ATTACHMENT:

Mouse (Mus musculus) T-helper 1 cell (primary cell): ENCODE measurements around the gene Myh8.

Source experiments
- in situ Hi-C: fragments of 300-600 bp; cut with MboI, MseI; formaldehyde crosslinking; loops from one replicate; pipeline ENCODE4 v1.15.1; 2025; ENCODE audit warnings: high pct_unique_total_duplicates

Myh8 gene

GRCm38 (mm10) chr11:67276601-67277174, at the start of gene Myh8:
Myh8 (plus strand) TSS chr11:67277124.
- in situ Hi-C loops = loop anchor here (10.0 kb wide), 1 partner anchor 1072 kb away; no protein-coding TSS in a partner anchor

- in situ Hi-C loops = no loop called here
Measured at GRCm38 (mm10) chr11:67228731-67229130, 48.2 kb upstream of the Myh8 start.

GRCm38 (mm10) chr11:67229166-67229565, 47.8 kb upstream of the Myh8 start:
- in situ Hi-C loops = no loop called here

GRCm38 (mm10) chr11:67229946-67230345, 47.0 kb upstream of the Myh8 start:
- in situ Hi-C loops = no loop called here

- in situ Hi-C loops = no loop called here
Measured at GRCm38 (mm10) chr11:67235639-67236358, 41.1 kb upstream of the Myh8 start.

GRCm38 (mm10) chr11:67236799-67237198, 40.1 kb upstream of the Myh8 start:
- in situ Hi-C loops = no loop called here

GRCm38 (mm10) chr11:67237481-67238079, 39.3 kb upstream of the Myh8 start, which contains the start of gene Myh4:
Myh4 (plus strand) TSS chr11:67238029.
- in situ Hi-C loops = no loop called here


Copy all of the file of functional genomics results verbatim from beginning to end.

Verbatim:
Mouse (Mus musculus) T-helper 1 cell (primary cell): ENCODE measurements around the gene Myh8.

Source experiments
- in situ Hi-C: fragments of 300-600 bp; cut with MboI, MseI; formaldehyde crosslinking; loops from one replicate; pipeline ENCODE4 v1.15.1; 2025; ENCODE audit warnings: high pct_unique_total_duplicates

Myh8 gene

GRCm38 (mm10) chr11:67276601-67277174, at the start of gene Myh8:
Myh8 (plus strand) TSS chr11:67277124.
- in situ Hi-C loops = loop anchor here (10.0 kb wide), 1 partner anchor 1072 kb away; no protein-coding TSS in a partner anchor

- in situ Hi-C loops = no loop called here
Measured at GRCm38 (mm10) chr11:67228731-67229130, 48.2 kb upstream of the Myh8 start.

GRCm38 (mm10) chr11:67229166-67229565, 47.8 kb upstream of the Myh8 start:
- in situ Hi-C loops = no loop called here

GRCm38 (mm10) chr11:67229946-67230345, 47.0 kb upstream of the Myh8 start:
- in situ Hi-C loops = no loop called here

- in situ Hi-C loops = no loop called here
Measured at GRCm38 (mm10) chr11:67235639-67236358, 41.1 kb upstream of the Myh8 start.

GRCm38 (mm10) chr11:67236799-67237198, 40.1 kb upstream of the Myh8 start:
- in situ Hi-C loops = no loop called here

GRCm38 (mm10) chr11:67237481-67238079, 39.3 kb upstream of the Myh8 start, which contains the start of gene Myh4:
Myh4 (plus strand) TSS chr11:67238029.
- in situ Hi-C loops = no loop called here